2017 年 2017 巻 37 号 p. 134-153
This paper analyses the formation process of the Common European Asylum System (CEAS), with particular focus on the interaction between international organizations (IOs), namely, inter-organizational relations. It attempts to answer why and how the fundamental rights protection under the Dublin system has been improved.
Section 1 exhibits the background of the research. The Dublin system, which allocates the responsibility to examine an application for international protection lodged in an EU member state, has been criticized for the insufficient protection of asylum-seekers’ fundamental rights in particular member states. Although this problem emerged through interrelations vis-à-vis external actors other than EU institutions nor member states, such interaction has been largely ignored. As a corollary, the existing explanations for the formation of the CEAS have not paid due attention to the intersection of multiple actors as well as the outcome thereof.
Against this background, Section 2 briefly reviews the existing literature with regard to the CEAS formation. It begins by criticizing the traditional debate between the member-state-governments-centric approach and the supranational-organizations-centric one. They are, so to speak, inward-looking thus cannot duly consider the interaction with external actors nor the information inflow from outside. Then the paper examines the external governance approach, thereby theoretically justifies focusing on inter-organizational relations. Particularly, this paper highlights the mode that can be called contestation between IOs, such as reference, criticism and indirect review.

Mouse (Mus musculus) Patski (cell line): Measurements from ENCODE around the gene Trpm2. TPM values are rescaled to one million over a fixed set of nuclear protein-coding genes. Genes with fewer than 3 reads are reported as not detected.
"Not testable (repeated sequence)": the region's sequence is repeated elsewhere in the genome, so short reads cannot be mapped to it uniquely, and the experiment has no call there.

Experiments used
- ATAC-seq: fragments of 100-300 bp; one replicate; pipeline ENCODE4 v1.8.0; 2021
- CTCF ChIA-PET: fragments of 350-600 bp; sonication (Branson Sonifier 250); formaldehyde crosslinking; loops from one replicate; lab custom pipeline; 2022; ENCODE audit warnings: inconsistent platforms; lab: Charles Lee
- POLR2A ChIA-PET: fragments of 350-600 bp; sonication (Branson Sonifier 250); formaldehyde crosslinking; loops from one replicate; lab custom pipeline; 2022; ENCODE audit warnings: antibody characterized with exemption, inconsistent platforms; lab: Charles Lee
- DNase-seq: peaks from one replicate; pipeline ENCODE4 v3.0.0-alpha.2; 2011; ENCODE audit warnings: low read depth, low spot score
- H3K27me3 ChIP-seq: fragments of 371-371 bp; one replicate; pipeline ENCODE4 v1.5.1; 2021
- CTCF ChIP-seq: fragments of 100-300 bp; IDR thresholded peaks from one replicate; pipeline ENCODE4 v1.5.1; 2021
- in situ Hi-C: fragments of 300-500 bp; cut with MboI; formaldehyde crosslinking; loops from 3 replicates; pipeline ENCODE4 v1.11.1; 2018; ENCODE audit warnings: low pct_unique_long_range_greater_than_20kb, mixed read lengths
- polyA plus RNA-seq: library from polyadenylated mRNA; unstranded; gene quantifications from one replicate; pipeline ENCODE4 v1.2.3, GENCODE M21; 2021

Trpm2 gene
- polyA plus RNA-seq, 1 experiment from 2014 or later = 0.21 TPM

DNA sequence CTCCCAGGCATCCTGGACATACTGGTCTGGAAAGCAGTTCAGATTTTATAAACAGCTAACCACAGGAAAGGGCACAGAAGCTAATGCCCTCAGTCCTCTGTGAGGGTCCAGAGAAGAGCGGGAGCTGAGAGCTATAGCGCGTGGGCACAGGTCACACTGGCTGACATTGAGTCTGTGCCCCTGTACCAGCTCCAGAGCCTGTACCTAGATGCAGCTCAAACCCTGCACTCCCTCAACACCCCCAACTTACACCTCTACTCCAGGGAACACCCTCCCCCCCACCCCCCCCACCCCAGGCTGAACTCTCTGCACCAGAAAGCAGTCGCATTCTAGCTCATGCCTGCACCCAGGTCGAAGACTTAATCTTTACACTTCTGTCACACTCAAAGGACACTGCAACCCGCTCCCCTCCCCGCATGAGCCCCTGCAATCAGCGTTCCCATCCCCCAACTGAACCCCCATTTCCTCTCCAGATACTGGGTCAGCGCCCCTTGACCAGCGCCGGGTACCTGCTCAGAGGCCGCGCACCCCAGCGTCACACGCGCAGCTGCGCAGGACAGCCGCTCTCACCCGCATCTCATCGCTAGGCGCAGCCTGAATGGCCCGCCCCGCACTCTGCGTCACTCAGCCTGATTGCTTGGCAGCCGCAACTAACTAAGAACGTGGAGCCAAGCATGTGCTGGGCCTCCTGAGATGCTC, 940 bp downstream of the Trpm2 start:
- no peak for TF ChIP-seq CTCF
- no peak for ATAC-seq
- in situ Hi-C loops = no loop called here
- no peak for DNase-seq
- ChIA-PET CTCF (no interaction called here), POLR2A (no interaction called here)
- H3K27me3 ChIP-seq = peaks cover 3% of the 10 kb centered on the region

Drawing on that framework, Section 3 traces how the legislation process of Dublin III regulation was influenced by criticism and indirect review by other IOs, specifically the Council of Europe (CoE) and the UN High Commissioner for Refugees (UNHCR). These organizations criticize some member states, specifically Greece, for the inadequate reception conditions, based on the information they gain on the ground. Although these criticisms themselves are not legally-binding, they gradually gained legal relevance by being referred to by the European Court of Human Rights, as well as the Court of Justice of the EU. Consequently, the recast regulation substantively reflected the criticisms raised by other IOs. After describing the development, this paper mentions twofold theoretical implications. First, it restates the contributions to the literature reviewed above. Second, it suggests connecting the viewpoint of inter-organizational relations with the literature on global constitutionalism and global democracy.
In the end, Section 4 summarizes the overall argument, and shows some remaining agenda.